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Pro-Business or Pro-Poor?

By Transnational Institute  •  October 23, 2014

TNIMaking Sense of recently unveiled Draft National Land Use Policy

October 18, 2014 saw the official unveiling by the government of the Republic of the Union of Myanmar of its much-awaited draft national land use policy. Once it is finalized, the new policy will guide the establishment of a new overarching framework for the governance of tenure of land and related natural resources like forests for years to come. As such, it is of vital importance.

This preliminary assessment aims to shed light on the key aspects of the draft policy and its potential implications for the country’s majority rural working poor, especially its ethnic minority peoples, although they are not the only ones whose future prospects hinge on how this policy making process will unfold.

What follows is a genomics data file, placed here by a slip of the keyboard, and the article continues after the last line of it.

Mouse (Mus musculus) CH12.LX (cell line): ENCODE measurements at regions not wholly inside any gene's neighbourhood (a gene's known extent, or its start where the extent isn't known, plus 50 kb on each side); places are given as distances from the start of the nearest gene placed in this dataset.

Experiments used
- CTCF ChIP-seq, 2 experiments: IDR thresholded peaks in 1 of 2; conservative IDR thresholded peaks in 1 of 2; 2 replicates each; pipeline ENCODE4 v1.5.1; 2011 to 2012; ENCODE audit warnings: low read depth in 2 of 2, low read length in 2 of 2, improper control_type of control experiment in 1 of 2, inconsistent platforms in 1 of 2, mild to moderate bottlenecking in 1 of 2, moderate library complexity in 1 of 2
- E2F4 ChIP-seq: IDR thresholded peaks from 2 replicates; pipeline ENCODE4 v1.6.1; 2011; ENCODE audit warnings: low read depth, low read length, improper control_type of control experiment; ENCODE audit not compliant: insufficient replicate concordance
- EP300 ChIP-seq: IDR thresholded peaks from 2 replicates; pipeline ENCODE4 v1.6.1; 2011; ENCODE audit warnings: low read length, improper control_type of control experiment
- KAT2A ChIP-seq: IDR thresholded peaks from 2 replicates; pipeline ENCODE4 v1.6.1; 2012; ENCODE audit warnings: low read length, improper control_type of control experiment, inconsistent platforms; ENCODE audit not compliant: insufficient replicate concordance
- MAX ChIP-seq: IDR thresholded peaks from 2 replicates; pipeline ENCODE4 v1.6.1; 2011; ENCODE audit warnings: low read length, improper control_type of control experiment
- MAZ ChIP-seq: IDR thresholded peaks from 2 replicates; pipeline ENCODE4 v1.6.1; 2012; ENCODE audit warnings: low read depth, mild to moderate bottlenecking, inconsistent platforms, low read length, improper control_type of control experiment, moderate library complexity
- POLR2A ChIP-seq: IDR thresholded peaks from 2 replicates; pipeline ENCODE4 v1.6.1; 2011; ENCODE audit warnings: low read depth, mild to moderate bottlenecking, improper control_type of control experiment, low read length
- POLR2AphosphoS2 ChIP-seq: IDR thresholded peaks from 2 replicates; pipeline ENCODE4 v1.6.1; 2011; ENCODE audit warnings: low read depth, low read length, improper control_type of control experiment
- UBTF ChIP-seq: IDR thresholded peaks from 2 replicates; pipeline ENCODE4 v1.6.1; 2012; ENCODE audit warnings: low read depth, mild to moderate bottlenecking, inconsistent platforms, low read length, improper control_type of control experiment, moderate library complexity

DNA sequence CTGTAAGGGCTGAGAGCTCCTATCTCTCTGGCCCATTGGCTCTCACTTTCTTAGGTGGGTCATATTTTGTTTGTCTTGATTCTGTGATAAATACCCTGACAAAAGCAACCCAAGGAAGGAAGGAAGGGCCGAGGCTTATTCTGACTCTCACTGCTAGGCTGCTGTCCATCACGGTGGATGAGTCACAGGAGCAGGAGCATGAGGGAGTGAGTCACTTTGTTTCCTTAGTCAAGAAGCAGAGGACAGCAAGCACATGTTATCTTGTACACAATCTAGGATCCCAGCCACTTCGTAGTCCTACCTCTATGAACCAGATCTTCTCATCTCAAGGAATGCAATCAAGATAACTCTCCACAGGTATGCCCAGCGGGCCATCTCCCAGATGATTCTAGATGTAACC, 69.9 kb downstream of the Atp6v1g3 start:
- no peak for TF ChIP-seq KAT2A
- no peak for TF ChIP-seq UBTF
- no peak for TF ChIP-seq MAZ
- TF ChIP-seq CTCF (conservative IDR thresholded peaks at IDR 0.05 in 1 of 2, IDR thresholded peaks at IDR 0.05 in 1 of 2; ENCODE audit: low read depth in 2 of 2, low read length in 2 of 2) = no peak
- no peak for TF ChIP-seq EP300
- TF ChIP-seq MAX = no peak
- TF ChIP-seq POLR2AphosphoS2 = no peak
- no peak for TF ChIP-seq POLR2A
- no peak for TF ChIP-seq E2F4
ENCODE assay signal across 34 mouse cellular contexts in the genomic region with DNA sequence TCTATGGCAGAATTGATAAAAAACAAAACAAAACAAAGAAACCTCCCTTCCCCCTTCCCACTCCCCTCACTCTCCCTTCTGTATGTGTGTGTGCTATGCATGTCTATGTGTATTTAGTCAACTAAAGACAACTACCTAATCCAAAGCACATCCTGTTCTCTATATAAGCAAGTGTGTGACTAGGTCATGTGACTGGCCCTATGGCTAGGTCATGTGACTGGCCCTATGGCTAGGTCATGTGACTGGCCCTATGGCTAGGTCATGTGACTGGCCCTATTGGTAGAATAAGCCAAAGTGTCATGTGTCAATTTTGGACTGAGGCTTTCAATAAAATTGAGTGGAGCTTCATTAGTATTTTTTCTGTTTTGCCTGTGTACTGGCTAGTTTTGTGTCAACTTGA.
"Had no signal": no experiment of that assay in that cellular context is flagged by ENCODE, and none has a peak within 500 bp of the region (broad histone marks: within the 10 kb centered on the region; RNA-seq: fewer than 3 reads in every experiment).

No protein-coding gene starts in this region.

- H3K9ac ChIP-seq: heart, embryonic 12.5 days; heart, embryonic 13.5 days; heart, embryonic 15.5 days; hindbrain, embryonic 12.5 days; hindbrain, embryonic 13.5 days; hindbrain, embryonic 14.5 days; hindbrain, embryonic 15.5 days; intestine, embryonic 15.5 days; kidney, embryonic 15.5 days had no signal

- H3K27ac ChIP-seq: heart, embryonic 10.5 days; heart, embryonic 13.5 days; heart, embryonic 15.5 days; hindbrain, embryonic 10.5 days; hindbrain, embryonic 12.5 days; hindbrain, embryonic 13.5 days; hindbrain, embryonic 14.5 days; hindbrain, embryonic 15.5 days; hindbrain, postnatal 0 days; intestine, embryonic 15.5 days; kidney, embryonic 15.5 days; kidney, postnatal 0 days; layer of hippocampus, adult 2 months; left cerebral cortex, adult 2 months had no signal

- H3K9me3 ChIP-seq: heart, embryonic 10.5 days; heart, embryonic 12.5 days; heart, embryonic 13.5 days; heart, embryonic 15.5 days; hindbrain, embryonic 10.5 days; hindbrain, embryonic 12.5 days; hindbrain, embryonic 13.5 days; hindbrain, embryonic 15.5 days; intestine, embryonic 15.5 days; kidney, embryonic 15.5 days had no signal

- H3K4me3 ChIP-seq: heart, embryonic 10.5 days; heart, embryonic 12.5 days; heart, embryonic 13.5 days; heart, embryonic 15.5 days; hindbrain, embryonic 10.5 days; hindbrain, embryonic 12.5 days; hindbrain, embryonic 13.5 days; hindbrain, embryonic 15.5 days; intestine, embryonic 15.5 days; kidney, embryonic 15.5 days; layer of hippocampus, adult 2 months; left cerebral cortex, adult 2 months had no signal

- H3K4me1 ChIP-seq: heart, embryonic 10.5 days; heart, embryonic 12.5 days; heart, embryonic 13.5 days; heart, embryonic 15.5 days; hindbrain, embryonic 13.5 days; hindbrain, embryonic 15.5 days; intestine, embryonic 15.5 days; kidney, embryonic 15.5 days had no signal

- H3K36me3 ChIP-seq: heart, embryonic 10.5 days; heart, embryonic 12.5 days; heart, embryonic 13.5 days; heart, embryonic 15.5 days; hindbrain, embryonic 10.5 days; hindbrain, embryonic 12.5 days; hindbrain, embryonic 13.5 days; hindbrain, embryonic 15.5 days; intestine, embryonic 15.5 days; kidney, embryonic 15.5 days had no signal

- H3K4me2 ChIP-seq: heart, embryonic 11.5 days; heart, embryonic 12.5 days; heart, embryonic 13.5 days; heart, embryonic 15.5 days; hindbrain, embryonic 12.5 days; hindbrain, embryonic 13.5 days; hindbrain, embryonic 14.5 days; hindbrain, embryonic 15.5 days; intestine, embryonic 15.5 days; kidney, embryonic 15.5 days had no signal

The scope of the policy is national and clearly intends to determine for years to come how land will be used – especially by whom and for what purposes – in lowland rural and urban areas as well. Focused critical engagement by civil society groups will likely be needed to ensure that the policy process addresses the concerns and aspirations of all rural working people system wide.

Initial scrutiny suggests that those who see the land problem today as a problem of business and investment – e.g., how to establish a more secure environment particularly for foreign direct investments – are likely to be pleased with the draft policy.

Those who think that the land problem goes deeper – e.g., implicating the social-ecological foundations of the country’s unfolding political-economic transition – are likely to be seriously concerned.

This suggests that focused efforts at trying to influence the content and character of the draft policy are needed. The government’s decision to open the policy process to public participation is therefore a welcome one. Yet whether and to what extent this public consultation process will be truly free and meaningful remains to be seen.

Download the full report here.

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This post is in: Business and Human Rights

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